Gippsland Water is planting 92,000 natives to reduce carbon footprint
Gippsland Water is planting 92,000 native trees at its Dutson Downs property as part of its commitment to reducing its carbon footprint.
Its contractors, Indigenous Design, along with subcontractors from Gunaikurnai Land and Waters Aboriginal Corporation (GLaWAC) have been planting the various varieties of natives since the start of July.
On Friday they had some help from Loch Sport Primary School students during a planting session for Schools Tree Day.
Gippsland Water managing director Sarah Cumming said the kids planted species including Black Wattles, Silver Banksias and Gippsland Red Gums.
“Gippsland Water is proud to support initiatives as important for the environment as National Tree Day and Schools Tree Day.”
“It’s also wonderful to be able to share our project with the next generation, who will benefit most from the carbon-reducing programs we implement today.
“First the children learned a little bit about what types of trees they were planting and why. Then they had a chance to get their hands dirty planting some saplings.”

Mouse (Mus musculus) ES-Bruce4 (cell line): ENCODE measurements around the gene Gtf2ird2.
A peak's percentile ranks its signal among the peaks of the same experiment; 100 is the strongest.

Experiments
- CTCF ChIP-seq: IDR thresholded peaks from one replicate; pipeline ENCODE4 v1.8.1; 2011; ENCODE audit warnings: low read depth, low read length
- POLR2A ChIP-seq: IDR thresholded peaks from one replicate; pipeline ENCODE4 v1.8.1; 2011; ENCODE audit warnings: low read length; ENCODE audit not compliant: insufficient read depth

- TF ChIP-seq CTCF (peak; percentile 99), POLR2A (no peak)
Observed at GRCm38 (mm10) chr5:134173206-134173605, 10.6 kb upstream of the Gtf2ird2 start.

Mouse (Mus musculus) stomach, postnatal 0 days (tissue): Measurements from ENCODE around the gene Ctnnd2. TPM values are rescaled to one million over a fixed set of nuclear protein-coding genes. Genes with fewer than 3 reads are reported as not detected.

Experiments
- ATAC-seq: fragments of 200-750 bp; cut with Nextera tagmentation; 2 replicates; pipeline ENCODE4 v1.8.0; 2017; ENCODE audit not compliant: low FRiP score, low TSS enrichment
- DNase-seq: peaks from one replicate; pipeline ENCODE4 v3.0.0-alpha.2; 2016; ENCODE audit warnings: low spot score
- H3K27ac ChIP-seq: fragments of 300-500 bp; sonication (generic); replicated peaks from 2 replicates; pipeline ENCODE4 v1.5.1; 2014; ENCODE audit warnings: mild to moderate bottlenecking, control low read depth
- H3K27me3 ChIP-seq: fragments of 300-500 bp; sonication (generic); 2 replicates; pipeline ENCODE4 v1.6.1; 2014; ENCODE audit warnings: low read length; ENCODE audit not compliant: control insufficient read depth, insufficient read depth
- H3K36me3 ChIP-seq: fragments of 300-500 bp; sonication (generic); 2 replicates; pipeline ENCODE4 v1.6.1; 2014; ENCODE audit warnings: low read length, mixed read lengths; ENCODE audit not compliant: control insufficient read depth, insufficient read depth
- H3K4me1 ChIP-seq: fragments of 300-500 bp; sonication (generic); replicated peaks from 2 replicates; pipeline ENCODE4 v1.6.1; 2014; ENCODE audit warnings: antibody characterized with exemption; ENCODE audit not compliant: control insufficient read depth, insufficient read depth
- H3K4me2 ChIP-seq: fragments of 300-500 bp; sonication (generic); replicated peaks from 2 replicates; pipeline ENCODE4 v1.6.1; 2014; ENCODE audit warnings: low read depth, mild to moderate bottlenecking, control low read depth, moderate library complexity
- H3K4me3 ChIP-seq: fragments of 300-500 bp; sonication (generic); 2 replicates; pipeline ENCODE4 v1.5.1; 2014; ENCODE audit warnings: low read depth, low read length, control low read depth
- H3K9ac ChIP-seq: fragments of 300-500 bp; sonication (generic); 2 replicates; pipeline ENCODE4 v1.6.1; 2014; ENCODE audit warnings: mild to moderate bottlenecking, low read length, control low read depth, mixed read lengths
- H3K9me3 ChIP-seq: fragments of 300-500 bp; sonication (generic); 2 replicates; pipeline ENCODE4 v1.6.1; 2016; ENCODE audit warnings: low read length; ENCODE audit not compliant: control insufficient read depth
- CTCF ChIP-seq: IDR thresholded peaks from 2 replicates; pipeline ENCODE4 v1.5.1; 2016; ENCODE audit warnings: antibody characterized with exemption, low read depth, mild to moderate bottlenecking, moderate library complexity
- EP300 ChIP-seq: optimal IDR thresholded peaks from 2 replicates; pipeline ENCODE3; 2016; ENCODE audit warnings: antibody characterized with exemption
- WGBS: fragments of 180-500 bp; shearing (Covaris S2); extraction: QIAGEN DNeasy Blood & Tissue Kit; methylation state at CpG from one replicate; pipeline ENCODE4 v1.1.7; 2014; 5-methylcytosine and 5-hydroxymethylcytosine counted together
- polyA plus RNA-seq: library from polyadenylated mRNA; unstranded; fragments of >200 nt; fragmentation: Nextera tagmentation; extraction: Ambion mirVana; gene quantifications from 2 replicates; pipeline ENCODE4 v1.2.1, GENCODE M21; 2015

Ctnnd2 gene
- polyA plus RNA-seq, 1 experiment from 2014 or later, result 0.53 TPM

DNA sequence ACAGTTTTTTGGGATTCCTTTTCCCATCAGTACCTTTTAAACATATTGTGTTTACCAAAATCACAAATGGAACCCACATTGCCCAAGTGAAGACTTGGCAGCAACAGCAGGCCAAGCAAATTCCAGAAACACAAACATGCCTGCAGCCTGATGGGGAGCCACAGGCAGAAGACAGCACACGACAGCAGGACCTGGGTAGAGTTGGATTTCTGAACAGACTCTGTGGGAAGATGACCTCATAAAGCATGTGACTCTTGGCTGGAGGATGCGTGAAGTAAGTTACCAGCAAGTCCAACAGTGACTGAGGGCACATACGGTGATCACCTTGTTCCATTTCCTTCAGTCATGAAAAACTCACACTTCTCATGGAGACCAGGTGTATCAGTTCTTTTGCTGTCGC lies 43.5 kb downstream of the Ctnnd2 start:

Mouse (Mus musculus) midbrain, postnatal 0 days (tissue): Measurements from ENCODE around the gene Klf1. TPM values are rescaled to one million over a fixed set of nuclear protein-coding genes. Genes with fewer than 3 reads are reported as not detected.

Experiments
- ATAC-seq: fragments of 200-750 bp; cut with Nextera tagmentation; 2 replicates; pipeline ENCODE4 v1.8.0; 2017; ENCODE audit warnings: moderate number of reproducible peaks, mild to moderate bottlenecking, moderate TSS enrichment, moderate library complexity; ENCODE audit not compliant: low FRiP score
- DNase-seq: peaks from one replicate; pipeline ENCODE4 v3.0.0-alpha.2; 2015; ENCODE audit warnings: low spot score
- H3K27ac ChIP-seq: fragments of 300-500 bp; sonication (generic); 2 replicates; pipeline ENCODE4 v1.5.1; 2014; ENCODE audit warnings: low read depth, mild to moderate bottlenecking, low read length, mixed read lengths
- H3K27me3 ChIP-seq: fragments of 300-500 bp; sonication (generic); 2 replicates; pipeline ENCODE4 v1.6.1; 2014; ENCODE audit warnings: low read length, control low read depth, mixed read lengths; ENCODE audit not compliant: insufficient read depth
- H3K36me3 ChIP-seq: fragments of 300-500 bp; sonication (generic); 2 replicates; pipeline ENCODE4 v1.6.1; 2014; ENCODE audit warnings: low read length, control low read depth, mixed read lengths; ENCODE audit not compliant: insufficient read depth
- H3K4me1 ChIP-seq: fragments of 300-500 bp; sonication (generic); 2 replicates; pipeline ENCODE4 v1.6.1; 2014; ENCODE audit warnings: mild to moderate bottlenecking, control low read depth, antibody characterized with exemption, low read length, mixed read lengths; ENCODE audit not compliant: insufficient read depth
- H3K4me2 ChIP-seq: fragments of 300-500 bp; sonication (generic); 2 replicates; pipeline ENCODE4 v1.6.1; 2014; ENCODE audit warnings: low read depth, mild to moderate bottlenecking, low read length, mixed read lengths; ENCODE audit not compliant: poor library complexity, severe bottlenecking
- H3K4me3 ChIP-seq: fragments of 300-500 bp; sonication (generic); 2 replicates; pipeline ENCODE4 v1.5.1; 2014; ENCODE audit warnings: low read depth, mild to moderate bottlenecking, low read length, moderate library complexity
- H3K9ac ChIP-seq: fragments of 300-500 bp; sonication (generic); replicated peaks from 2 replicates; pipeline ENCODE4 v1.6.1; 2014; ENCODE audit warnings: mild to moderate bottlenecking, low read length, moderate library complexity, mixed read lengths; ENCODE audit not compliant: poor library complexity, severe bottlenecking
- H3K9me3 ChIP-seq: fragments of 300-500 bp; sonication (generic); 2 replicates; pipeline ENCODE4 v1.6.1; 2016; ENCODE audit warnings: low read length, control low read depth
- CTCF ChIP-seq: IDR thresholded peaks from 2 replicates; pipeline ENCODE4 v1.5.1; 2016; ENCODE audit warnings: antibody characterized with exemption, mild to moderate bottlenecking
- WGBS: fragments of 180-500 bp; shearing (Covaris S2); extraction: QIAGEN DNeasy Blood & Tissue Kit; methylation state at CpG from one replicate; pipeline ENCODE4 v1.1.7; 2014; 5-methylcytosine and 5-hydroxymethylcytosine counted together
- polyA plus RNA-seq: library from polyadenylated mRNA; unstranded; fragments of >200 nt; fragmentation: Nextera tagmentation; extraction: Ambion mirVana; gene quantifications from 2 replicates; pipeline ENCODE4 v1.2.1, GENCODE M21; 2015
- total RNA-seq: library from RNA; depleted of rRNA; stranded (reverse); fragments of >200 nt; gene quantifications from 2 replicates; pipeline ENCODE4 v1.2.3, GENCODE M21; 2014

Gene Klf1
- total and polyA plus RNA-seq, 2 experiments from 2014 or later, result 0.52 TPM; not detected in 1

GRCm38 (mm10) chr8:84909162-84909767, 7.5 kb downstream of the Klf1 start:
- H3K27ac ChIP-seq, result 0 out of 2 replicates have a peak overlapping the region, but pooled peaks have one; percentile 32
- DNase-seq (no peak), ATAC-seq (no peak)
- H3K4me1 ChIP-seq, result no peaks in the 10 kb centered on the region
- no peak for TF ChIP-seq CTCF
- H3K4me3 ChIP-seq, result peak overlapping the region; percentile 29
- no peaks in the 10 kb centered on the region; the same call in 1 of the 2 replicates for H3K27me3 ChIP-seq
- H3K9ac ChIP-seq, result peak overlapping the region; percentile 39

Ms Cumming said so far more than 45,000 of the 92,000 individual trees are in the ground, with the rest expected to be planted by the end of August.
“As they continue to grow, these trees will absorb carbon from the air, reducing the level of greenhouse gases that reach our atmosphere,” she said.
“This carbon offset project is just one of the ways we are reducing our overall carbon emissions to reach our goal of a 24 per cent emissions reduction by 2025.
“Another project, as laid out in our Energy Management Strategy, is the installation of more than 1800 solar panels across three of our sites. This project is currently underway.”
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